One of the hottest spaces worldwide in the past three years has been the laundry service: The app that allows you to order laundry pickup and delivers the clothes back to you. New York and Washington, D.C. have Cleanly; Singapore has My Laundry Box. But there have been high-profile failures in the space, too. Washio, for instance, shut down in August.
The startups offer what has been the purview of the wealthy — laundry service — at cheaper prices. Those kinds of business, whether they are in the on-demand economy or elsewhere, typically must operate on thin margins: Their success relies on being able to deliver their services cheaper than other alternatives, while they still grow. India’s Doormint, for instance, couldn’t compete with the low-priced workers who do laundry.
I asked Washmen, one of the leading startups in Flat6Labs, what makes them different when I visited a few weeks ago. For one thing, the startup, which works in Dubai, is already profitable on an operating basis, said co-founder and COO Jad Halaoui. It only has four employees, has 1,400 monthly users, and charges $2.25 per item, about a third, he said, what the highest-priced laundry services charge.
“Our tech-focus has enabled us to achieve healthy unit economics that allow to double down on growth. It has also created time for our team to further focus on the small details that matter. We are always thinking of a small tweak, a better algorithm, a new tool that will create more time for our team and improve our efficiency,” said Halaoui by email.
Flat6Labs, is the Middle East’s largest and arguably most successful accelerator. Its location in Abu Dhabi is a bright, airy space in one of the huge skyscrapers that line Sheikh Mohamed bin Zayed Road. It has has a presence in three cities, including Cairo, Abu Dhabi and Jeddah, with three more opening by year’s end in Tunis, Beirut and one in an undisclosed third location.
The International Finance Corp. has just announced that it is investing $30 million in accelerators worldwide and picked Flat6’s Cairo location and the VC fund connected to it, Sawari Ventures, for one of its $2 million investments. Each city that has a Flat6Labs has a fund of $10-$20 million connected to it.
Flat6Labs, which has graduated 100 startups, invests in startups with a total of $70,000 – $90,000, with $30,000 – $50,000 of that in cash and the rest in support such as licenses and business services, according to managing director Victor Kiriakos.
The startups work in a big open room surrounded by a hive of small conference areas. The Washmen, which has four employees so far and had raised $500,000, has been in business for just over a year in development for about a half-year longer than that.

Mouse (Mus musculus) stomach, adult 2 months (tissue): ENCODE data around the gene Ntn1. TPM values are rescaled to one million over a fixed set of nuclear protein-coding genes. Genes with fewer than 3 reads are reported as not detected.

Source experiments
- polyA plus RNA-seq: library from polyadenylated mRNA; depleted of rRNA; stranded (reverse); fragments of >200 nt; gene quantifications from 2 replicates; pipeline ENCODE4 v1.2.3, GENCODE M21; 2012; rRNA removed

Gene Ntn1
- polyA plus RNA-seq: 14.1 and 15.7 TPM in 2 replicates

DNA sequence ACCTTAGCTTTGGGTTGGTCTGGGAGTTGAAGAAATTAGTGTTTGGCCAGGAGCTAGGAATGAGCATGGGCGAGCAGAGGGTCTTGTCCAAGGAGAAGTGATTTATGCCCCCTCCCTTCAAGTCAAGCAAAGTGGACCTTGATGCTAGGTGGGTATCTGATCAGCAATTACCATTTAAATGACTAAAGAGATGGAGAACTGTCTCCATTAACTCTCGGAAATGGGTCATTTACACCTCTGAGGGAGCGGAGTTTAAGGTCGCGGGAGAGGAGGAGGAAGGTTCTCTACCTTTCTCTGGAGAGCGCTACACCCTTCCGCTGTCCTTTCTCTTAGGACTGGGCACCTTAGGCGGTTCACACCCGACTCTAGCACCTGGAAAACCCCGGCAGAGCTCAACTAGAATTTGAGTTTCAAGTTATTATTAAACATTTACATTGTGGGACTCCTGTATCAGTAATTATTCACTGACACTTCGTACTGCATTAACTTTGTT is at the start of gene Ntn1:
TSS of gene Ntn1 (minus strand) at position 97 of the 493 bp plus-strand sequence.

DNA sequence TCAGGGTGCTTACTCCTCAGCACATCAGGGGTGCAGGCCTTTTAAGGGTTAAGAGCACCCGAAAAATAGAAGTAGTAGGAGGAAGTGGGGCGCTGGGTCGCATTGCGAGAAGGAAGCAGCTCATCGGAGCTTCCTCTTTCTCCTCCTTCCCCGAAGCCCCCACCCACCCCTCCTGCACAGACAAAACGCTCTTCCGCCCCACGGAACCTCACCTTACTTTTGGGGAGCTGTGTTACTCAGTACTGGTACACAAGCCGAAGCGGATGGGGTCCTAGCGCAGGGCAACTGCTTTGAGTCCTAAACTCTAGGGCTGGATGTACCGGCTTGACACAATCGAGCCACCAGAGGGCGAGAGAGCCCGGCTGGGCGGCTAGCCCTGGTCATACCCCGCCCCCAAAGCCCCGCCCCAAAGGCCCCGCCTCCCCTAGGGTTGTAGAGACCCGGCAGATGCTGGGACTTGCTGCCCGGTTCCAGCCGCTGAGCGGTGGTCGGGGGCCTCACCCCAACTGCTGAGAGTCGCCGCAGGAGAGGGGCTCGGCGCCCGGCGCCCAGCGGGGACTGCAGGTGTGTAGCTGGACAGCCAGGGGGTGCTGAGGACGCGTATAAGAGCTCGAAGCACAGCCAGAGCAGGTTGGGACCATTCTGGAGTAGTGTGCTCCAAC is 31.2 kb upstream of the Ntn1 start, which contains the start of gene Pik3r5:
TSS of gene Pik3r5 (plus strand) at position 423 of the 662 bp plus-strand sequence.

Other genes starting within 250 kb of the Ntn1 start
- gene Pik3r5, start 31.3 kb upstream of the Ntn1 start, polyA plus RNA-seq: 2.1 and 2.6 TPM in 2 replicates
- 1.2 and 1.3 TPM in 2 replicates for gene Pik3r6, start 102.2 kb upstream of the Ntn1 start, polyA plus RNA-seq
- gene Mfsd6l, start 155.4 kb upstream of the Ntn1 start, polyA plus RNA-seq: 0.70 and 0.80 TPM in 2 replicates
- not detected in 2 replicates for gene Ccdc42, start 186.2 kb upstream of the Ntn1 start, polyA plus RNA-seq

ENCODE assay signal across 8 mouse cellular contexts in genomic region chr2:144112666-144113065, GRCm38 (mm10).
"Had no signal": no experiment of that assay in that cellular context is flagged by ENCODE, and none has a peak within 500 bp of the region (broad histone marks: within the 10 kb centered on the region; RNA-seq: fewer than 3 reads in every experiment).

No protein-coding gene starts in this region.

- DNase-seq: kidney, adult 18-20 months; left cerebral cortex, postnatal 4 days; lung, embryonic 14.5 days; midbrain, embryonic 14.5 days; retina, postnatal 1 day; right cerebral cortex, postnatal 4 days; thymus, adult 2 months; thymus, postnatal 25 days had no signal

It was interesting to hear Halaoui talk about why he’d turned to entrepreneurship. An electrical engineer, he’d first worked at a big corporation. He had mixed feelings about it — and then watched as the company started using software to replace 5-6 engineers.
When his school friend, Rami Shaar, called about investing in and then joining a laundry startup, he jumped at the chance. Shaar had spent time at a private equity firm, and then a year at the local office of Uber. He found himself, he said, wanting to solve the problems in his portfolio companies himself. “Over time the fear of being an entrepreneur faded,” said Shaar.
The unique thing about the Washmen algorithm is that it runs on the happy hour concept: Prices go down when its busiest, giving customers an incentive to get their laundry picked up at the same time others in their vicinity are. It’s actually the opposite of Uber, which prices higher when there is more demand.
Operating in Dubai, it already faces competition in that city, but with 2,400 customers and 55-60% customer retention, the duo are feeling good. It contracts with three laundromats to do the laundry and when there’s a dispute about a damaged good, sends the item to the Clean Laundry Institute for a $25 adjudication.
Halaoui said his mood fluctuates based on the complaints he gets and the number of customers — more than 75%, he said — who return despite having had a damaged item.
In a crowded space like the laundry services, success seems to rely on two things, the geography and execution:
The geography: In Dubai, household help is relatively expensive; the city is also dense, which is a key for efficient delivery. Execution is probably the hardest and most important element, but in the case of the Washmen their algorithm is an interesting advantage. And, Shaar argues, they have obtained the services of very high quality laundromats — which makes the service not platform business, like Uber, but a simple service, which should make the business model more stable. From my perspective, at least, they seemed to be paying a lot of attention to execution. Halaoui said by email that the key is “know thy customer, know thy customer, know thy customer.” He also suggested that the startup won’t expand to other cities — Abu Dhabi is on its radar — until it sees a path to sustainable operations in that city.
Finding the right target markets is probably a key as well. It’s interesting that most — or maybe all — of the laundry services are targeting young millennials, when the bulk of the laundry in any geography is done by families.
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